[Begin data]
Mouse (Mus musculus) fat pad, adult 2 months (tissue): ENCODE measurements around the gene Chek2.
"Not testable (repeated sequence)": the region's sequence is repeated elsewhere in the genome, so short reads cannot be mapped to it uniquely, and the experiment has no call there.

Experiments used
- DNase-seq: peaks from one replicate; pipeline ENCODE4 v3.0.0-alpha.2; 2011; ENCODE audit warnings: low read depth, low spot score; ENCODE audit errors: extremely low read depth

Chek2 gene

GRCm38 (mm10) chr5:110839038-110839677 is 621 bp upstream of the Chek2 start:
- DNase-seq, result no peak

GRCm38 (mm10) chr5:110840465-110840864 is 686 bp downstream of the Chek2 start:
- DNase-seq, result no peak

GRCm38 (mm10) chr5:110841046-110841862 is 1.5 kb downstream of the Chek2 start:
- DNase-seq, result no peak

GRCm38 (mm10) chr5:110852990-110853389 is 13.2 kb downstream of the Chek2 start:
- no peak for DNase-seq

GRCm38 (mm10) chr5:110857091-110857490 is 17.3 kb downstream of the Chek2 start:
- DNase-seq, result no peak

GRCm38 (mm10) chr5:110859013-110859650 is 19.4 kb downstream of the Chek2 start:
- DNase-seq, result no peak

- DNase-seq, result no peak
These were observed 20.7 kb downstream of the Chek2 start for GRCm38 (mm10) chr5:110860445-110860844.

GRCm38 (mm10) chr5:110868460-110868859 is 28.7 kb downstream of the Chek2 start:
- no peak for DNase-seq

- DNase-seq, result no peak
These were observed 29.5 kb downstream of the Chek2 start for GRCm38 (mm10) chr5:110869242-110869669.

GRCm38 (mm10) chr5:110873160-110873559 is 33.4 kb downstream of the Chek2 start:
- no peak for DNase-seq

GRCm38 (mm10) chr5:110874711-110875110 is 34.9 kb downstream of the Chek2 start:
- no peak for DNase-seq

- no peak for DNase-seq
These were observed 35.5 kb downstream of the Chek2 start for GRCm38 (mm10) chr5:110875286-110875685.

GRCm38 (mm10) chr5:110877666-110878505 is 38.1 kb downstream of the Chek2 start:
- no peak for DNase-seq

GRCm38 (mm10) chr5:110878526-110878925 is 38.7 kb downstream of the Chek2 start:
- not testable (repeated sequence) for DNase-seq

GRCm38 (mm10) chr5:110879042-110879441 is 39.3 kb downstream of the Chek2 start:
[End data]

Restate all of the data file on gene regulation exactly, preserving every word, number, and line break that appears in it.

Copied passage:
Mouse (Mus musculus) fat pad, adult 2 months (tissue): ENCODE measurements around the gene Chek2.
"Not testable (repeated sequence)": the region's sequence is repeated elsewhere in the genome, so short reads cannot be mapped to it uniquely, and the experiment has no call there.

Experiments used
- DNase-seq: peaks from one replicate; pipeline ENCODE4 v3.0.0-alpha.2; 2011; ENCODE audit warnings: low read depth, low spot score; ENCODE audit errors: extremely low read depth

Chek2 gene

GRCm38 (mm10) chr5:110839038-110839677 is 621 bp upstream of the Chek2 start:
- DNase-seq, result no peak

GRCm38 (mm10) chr5:110840465-110840864 is 686 bp downstream of the Chek2 start:
- DNase-seq, result no peak

GRCm38 (mm10) chr5:110841046-110841862 is 1.5 kb downstream of the Chek2 start:
- DNase-seq, result no peak

GRCm38 (mm10) chr5:110852990-110853389 is 13.2 kb downstream of the Chek2 start:
- no peak for DNase-seq

GRCm38 (mm10) chr5:110857091-110857490 is 17.3 kb downstream of the Chek2 start:
- DNase-seq, result no peak

GRCm38 (mm10) chr5:110859013-110859650 is 19.4 kb downstream of the Chek2 start:
- DNase-seq, result no peak

- DNase-seq, result no peak
These were observed 20.7 kb downstream of the Chek2 start for GRCm38 (mm10) chr5:110860445-110860844.

GRCm38 (mm10) chr5:110868460-110868859 is 28.7 kb downstream of the Chek2 start:
- no peak for DNase-seq

- DNase-seq, result no peak
These were observed 29.5 kb downstream of the Chek2 start for GRCm38 (mm10) chr5:110869242-110869669.

GRCm38 (mm10) chr5:110873160-110873559 is 33.4 kb downstream of the Chek2 start:
- no peak for DNase-seq

GRCm38 (mm10) chr5:110874711-110875110 is 34.9 kb downstream of the Chek2 start:
- no peak for DNase-seq

- no peak for DNase-seq
These were observed 35.5 kb downstream of the Chek2 start for GRCm38 (mm10) chr5:110875286-110875685.

GRCm38 (mm10) chr5:110877666-110878505 is 38.1 kb downstream of the Chek2 start:
- no peak for DNase-seq

GRCm38 (mm10) chr5:110878526-110878925 is 38.7 kb downstream of the Chek2 start:
- not testable (repeated sequence) for DNase-seq

GRCm38 (mm10) chr5:110879042-110879441 is 39.3 kb downstream of the Chek2 start: